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Thursday, June 08, 2006

You've Stayed Too Long

I decided to combine two older writing prompts (from 3/11/06 & 4/13/06) into this one story. The two prompts were 'You've stayed too long' and 'I've changed my mind.'

I sensed it coming before the gunman contemplated pulling the trigger. I think I even expected it to happen. My hearing heightened in the split second the safety clicked off and the trigger was pulled. I could hear the bullet travel through the barrel with an explosive sound that rang in my ears. It was an out of body experience, as if I was hovering above, watching a man I did not know get shot. But I was actually that man and I could definitely feel the pain.

I watched the bullet travel toward my chest at break-neck speed. But in my world, from my perspective, it was traveling as slow as ducks on a pond during a lazy summer afternoon. I watched it spiral toward me with no way of moving out of the way or nothing to stop its journey. I could feel my body anticipating… tensing… just waiting for the impact. What felt like an hour, but was actually faster than the blink of an eye, the bullet hit me with such force I was thrown back several feet.

I heard the second shot while the first hit my chest, burning a hole through the top layers of my skin before puncturing through my left pectoral muscle. I felt every layer tear, searing the edges of the entry wound. The bullet made a suction sound much like a spoon piercing into a perfect mold of Jell-O, leaving behind a hole that could never be fully repaired.

I felt the pain surge through my entire body. My right hand automatically reached for my chest in an attempt to shield my wound from more trauma as my body crashed to the asphalt.

As quickly as the bullet entered my body, it stopped even quicker, like a semi-truck colliding with a brick wall. I could feel it wedge into my breastbone, coming so close to my most vital organ it was as if with every pump of my heart I could feel the heated tip of the bullet.

As I lay on the black asphalt, watching myself struggle to stay conscious, but also hoping to be relieved of the amazing pain, I heard a woman scream. My mind was racing, thinking that I needed her to call for help even though at this point I just wanted to die.

I saw the woman running toward me in a panic, cell phone in hand talking to a 9-1-1 dispatcher. She was describing the scene before her and the condition in which I lay, the blood from my chest wound staining the ground the deep red of a pomegranate around me. That was the last thing that I remembered until arriving at the hospital.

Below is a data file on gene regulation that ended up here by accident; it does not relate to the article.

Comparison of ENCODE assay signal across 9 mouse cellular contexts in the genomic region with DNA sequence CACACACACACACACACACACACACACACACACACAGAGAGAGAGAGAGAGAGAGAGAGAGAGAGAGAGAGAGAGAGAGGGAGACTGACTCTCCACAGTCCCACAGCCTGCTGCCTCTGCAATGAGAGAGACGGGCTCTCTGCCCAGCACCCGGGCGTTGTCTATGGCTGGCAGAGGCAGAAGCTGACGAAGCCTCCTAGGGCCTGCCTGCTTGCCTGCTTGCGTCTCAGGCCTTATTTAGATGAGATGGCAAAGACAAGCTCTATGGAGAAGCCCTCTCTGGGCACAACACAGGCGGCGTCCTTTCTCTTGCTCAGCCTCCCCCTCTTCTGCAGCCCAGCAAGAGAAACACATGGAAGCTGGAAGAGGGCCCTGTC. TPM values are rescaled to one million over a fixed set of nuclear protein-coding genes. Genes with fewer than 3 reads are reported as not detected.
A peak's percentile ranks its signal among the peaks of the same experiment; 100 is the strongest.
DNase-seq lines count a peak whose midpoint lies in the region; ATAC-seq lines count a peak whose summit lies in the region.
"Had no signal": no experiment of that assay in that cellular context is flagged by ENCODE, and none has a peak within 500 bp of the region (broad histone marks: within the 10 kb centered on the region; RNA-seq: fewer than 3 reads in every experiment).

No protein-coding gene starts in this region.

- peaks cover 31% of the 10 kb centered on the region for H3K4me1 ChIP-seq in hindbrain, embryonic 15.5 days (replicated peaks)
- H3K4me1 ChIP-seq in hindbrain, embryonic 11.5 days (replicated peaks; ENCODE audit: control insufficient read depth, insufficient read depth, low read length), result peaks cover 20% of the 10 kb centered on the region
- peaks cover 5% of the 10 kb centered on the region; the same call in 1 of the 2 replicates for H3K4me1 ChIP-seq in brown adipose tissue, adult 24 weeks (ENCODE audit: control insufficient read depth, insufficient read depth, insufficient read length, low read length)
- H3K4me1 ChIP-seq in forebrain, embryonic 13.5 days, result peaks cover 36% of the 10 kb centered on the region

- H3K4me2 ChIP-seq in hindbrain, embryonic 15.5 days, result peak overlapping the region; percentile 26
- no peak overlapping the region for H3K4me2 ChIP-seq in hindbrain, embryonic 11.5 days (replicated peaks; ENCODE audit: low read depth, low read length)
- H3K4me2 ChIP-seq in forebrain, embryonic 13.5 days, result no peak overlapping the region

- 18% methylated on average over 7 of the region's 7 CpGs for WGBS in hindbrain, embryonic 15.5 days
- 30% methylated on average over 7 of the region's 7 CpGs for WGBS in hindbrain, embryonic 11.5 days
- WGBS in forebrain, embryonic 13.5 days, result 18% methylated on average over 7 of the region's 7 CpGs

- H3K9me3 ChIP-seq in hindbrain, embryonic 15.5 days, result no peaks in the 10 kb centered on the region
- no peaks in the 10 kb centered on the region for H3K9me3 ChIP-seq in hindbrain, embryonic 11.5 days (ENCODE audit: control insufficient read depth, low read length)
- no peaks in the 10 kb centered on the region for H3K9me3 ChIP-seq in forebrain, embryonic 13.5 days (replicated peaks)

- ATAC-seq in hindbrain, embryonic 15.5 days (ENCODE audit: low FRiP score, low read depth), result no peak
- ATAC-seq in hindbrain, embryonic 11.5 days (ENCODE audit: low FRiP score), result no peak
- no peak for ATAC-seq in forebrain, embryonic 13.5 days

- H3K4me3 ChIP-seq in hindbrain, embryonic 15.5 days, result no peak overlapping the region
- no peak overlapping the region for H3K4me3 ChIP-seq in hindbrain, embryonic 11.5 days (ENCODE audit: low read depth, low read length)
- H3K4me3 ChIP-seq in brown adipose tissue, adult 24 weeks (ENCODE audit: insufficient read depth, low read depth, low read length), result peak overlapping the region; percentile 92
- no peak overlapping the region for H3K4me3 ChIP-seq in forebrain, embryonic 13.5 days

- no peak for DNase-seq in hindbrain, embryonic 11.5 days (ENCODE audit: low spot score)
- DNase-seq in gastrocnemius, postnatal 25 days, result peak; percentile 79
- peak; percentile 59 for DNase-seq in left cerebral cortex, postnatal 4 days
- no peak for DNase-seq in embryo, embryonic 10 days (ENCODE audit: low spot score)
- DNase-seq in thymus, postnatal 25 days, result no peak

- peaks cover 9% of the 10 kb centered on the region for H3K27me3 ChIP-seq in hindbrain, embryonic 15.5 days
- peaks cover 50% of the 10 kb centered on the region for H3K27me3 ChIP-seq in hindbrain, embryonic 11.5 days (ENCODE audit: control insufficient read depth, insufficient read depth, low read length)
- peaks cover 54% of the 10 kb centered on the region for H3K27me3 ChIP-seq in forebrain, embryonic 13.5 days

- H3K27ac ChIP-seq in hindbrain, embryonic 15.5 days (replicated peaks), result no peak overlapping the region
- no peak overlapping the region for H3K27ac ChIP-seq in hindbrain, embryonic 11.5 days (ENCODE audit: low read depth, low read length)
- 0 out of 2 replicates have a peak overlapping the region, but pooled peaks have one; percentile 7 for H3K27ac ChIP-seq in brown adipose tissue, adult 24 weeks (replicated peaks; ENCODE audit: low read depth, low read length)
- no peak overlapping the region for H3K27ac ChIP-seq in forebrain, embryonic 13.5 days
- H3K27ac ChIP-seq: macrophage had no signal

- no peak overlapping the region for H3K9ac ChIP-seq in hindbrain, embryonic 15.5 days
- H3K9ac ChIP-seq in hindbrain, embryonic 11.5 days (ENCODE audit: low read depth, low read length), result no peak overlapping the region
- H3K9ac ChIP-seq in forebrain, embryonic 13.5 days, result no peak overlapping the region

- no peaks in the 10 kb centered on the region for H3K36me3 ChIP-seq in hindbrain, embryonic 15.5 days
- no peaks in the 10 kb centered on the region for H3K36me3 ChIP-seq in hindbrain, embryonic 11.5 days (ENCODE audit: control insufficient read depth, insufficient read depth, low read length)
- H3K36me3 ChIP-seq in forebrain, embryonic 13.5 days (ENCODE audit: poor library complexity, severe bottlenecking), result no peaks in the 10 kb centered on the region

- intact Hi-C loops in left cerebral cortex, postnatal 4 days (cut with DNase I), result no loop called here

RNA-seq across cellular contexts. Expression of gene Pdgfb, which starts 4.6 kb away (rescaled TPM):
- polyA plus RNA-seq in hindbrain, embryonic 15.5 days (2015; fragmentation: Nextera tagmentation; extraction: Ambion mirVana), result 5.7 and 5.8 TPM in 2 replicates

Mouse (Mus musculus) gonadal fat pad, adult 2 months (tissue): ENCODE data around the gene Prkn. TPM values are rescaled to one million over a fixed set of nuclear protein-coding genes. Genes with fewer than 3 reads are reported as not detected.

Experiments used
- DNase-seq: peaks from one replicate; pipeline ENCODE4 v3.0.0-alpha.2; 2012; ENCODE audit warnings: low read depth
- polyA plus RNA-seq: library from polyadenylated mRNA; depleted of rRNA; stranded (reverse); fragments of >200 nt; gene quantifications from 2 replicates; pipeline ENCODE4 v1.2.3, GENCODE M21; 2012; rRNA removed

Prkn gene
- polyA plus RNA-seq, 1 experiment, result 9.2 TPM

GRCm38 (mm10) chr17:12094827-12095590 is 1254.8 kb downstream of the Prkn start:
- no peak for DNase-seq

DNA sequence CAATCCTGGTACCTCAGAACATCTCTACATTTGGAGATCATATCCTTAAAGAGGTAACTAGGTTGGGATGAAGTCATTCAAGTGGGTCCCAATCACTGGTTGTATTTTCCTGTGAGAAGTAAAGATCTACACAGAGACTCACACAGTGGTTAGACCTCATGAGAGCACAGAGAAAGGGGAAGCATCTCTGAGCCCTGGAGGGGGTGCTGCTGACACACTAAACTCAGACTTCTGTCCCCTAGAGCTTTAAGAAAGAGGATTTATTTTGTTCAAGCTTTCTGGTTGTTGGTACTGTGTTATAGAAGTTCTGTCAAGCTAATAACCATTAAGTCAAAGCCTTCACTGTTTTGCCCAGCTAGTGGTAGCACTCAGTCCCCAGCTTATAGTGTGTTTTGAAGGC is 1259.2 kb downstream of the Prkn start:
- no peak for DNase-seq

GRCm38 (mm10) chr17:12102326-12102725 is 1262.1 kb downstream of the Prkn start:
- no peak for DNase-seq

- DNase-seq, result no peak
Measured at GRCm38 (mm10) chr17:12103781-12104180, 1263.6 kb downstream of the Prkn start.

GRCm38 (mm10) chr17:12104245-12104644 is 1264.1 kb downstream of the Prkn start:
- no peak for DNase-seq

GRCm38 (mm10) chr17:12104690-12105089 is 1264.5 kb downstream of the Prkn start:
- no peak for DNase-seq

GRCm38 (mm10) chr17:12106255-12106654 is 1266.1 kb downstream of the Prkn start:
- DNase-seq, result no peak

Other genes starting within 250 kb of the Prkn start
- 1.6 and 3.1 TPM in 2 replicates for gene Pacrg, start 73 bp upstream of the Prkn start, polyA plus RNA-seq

I found myself in a long white sterile room sitting amongst strangers. There were hundreds of people, yet no one seemed to give me any notice. They all sat, staring ahead at the blank walls. As I averted my eyes from everyone else, I realized what they were watching.

I sat quietly in my seat watching as images were projected on the white walls in front of me. I felt I was watching an old home movie, flickering with no sound and nothing to smile or laugh about. There I lay on a cold steel gurney while doctors worked feverishly around me.

A calming sense fell over me as I sat and watched the projection on all four walls. I thought of the great life I had lead. Though not long, I had accomplished most of what I wanted and was proud of the forty-five years I had lived. I felt ready to exit the life that I knew and move on to my next endeavor, wherever that may lead.

The picture began to scramble and fade as doctors started to silently scream across the table at one another. I continued to watch as they suddenly stopped, staring at the machinery that was supposed to keep me alive.

I could feel myself fading with the movie before me. I had wished for death only moments ago, but a deep sense of sadness came upon me as I looked down at my lifeless body and realized that I would never hold my family in my arms again, dance to my favorite song or even eat my favorite ice cream one last time.

As I continued to fade, I couldn’t take my eyes from the man I once was, laying on the cold metal gurney with the white sheet placed over me. I heard a voice calling my name from afar. I tried to hold on, to not fade away in hopes that the owner of the voice could help me. It suddenly hit me. That was my life, no more…no less. I began to panic. I needed to be back on earth, I needed to live the rest of my life as I had planned.

“I’ve changed my mind,” I yelled. “I don’t want to die anymore! I want to live! Turn back the clock; change my fortune, whatever you have to do! I don’t care. I’ll do anything you ask.”

“But you don’t understand,” answered the voice with a pause. “You’ve stayed too long.”

Comments on "You've Stayed Too Long"


Blogger Diana said ... (7:39 AM) : 

Wow. That ending just grabbed me.

What a great example of using these prompts, combining them like this. Thanks so much for posting it!

(It also reminded me of the book I just finished, The Things They Carried, a book about the Vietnam War. The author, Tim O'Brien, went into great detail about what it felt like to get shot. Yours was similar, although he didn't have that great jello-sound! He did mention the blood a lot, about how warm it was as it was gushing out of him. THat might be a good addition to this, the blood aspect.)


Blogger Tami said ... (10:40 AM) : 

Thanks for the great comments Diana! I had a great time with this one. Those two prompts just seemed to pop into my head and a great combination.

I actually didn't think of the blood aspect too much. I might just see if I can work it in! Thanks for the idea.


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